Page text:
Nursing Home Arbitration Agreements Should Be Used Cautiously

Maraleen D. Shields      Feb. 2, 2016

For nursing homes, it may seem prudent and efficient to have residents and/or their family sign arbitration agreements to help avoid costly lawsuits later. However, as seen in a recent Berks County case, arbitration agreements should be approached with extreme caution.

Judge Jeffrey Sprecher of Berks County Court of Common Pleas overruled preliminary objections seeking to have the court enforce a nursing home arbitration agreement. In Hendricks v. Manor Care, PICS #14-1611, the administrator of the estate of Esther Hendricks filed suit against Manor Care for negligence resulting from injuries the decedent, Esther Hendricks, suffered. Shortly after Ms. Henricks became a resident at Manor Care, her daughter, who was not power of attorney, was asked to sign a number of documents, including an arbitration agreement. The court focused in on three clauses outlined in the arbitration agreement:

  • First, Manor Care sought to require any and all claims against it be handled through arbitration.¹
  • Manor Care sought to enforce a confidentiality agreement that would apply not only to the arbitration proceedings, but to any discovery produced by Manor Care.
  • In the event that the arbitration clause was unenforceable, Manor Care sought to require its residents waive any right to a jury trial.

Judge Sprecher found each of the above terms to be unconscionable, misleading and overreaching. The court noted that this agreement was not negotiated at arm’s length, but rather was presented to Ms. Henricks’ daughter without an opportunity to comment, review or modify the terms. They questioned whether the daughter had actual authority to sign the agreement. The arbitration agreement was also entered into during an emotionally volatile time, when Ms. Hendricks was just being placed at the facility. There was little evidence that either Ms. Hendricks or her daughter understood the agreement or the rights they were waiving before signing the various documents. Judge Sprecher also found the arbitration clause to be misleading because Manor Care suggested that arbitration is quicker resolution and less costly. Costs associated with arbitration can be as high as costs associated with trial. The court also took issue with the confidentiality clause because it sought to “bury all proof of bad things that may be alleged to occur in the nursing home.” Finally, the court found the no jury trial clause to be unenforceable because it requires residents of Manor Care to give up a fundamental constitutional right “without a full explanation of what there are forsaking.” In short, the court found these provisions to be an improper effort on Manor Care’s part to take advantage of its disparity and bargaining position.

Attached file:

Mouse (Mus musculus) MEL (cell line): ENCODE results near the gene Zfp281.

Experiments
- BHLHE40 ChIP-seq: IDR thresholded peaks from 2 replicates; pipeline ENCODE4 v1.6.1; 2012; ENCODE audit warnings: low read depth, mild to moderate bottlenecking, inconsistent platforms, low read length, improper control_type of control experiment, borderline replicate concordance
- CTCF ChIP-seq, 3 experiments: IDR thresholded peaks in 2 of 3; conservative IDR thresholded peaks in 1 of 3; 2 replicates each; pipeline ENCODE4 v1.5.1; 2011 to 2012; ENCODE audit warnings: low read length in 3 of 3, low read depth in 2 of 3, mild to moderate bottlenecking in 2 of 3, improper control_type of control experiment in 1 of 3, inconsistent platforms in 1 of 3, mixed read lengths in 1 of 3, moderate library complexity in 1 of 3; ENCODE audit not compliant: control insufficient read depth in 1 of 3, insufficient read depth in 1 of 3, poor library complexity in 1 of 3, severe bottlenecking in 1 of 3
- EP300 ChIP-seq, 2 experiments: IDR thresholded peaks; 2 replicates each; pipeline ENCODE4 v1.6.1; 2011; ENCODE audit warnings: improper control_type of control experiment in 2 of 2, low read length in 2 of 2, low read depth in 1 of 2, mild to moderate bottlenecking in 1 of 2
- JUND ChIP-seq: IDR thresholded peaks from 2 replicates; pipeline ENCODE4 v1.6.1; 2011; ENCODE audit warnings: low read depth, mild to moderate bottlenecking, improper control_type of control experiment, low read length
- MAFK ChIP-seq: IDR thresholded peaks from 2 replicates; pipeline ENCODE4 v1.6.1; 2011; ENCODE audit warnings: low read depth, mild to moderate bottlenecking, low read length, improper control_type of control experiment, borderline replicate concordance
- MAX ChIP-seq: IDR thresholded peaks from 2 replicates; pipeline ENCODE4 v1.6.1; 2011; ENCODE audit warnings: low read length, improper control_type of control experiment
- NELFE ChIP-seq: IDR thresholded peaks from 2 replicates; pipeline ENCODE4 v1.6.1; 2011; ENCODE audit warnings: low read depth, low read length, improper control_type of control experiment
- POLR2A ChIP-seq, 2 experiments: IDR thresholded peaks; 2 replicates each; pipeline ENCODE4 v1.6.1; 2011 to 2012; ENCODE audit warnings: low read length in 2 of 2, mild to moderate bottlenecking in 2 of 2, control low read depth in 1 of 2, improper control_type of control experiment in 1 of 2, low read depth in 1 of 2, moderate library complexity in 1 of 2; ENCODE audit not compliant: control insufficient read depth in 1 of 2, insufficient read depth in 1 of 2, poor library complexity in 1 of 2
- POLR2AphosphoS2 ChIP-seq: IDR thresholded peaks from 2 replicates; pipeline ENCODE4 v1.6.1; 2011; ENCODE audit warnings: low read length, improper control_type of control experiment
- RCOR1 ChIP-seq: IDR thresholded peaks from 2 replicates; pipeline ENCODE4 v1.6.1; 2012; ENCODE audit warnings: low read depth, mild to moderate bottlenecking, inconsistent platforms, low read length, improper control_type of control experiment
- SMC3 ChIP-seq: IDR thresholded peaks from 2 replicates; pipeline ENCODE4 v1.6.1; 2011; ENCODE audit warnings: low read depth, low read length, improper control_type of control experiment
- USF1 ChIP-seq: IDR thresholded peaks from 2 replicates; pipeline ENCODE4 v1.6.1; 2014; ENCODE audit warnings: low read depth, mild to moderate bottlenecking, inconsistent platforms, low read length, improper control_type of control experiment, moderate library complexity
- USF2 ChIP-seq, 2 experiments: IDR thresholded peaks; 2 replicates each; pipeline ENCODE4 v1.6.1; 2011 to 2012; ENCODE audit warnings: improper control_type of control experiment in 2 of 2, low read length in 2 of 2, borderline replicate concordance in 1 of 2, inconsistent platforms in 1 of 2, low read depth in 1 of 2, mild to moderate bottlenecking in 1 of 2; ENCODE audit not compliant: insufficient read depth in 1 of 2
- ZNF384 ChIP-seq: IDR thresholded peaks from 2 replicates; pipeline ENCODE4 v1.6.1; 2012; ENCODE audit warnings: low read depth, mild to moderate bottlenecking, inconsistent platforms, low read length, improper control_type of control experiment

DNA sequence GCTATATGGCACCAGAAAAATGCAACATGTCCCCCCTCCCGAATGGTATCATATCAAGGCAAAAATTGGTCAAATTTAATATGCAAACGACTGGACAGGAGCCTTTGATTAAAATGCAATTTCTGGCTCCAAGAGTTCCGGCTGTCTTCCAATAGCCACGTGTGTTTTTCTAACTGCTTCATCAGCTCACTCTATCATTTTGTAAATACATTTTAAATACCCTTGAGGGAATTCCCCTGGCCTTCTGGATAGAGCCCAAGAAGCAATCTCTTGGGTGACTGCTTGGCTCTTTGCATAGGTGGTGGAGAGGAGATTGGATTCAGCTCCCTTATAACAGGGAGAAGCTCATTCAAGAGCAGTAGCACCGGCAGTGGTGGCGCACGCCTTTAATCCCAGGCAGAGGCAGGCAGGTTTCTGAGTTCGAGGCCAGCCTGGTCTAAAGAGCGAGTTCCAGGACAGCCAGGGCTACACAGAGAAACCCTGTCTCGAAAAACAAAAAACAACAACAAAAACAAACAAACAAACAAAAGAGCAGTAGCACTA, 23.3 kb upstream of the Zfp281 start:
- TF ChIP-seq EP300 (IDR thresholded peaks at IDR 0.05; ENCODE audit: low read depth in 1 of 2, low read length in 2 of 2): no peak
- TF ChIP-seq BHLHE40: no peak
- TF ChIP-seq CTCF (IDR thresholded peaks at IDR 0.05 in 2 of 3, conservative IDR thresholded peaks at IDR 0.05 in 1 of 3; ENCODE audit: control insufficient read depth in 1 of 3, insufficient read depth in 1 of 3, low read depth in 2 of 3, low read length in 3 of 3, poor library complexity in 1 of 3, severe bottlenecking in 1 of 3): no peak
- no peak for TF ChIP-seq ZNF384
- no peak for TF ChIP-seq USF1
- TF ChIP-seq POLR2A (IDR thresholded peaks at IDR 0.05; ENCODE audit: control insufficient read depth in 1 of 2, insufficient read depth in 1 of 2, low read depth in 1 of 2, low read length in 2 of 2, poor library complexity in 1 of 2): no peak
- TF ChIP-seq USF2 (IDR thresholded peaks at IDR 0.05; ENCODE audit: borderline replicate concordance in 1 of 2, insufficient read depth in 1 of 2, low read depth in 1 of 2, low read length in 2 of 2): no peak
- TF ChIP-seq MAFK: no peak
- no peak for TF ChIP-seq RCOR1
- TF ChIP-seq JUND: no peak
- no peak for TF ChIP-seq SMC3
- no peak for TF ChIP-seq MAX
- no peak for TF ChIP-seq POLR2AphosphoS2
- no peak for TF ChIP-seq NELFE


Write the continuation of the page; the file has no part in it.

This case is currently on appeal before the Superior Court. On June 24, 2015, oral argument was held before Judge Elliott, Judge Stabile, and Judge Musmanno. The Superior Court focused on the question of whether the daughter had authority to sign the arbitration agreement. To determine whether the daughter had authority to sign the arbitration agreement, the court engaged in an analysis of agency that may be created by 1) express authority, 2) implied authority, 3) apparent authority, or 4) authority by estoppel. ManorCare failed to present any evidence that Ms. Hendricks represented that her daughter could sign an arbitration agreement on her behalf under any of the aforementioned forms of agency. Having found that Ms. Hendricks’ daughter did not have authority to sign an arbitration agreement on behalf of her mother, the Superior Court affirmed Judge Sprecher’s order overruling ManorCare’s preliminary objections to compel arbitration.

Consult experienced healthcare counsel to ensure your arbitration agreements and process of presenting them complies with current Pennsylvania case law. The Attorneys at Fitzpatrick Lentz & Bubba have extensive experience advising nursing homes and other healthcare providers on a wide range of healthcare law matters, including arbitration agreements and compliance.


¹It should be noted that Manor Care sought to require the arbitration be handled by National Arbitration Forum despite the fact that this organization no longer hears arbitrations of this nature.


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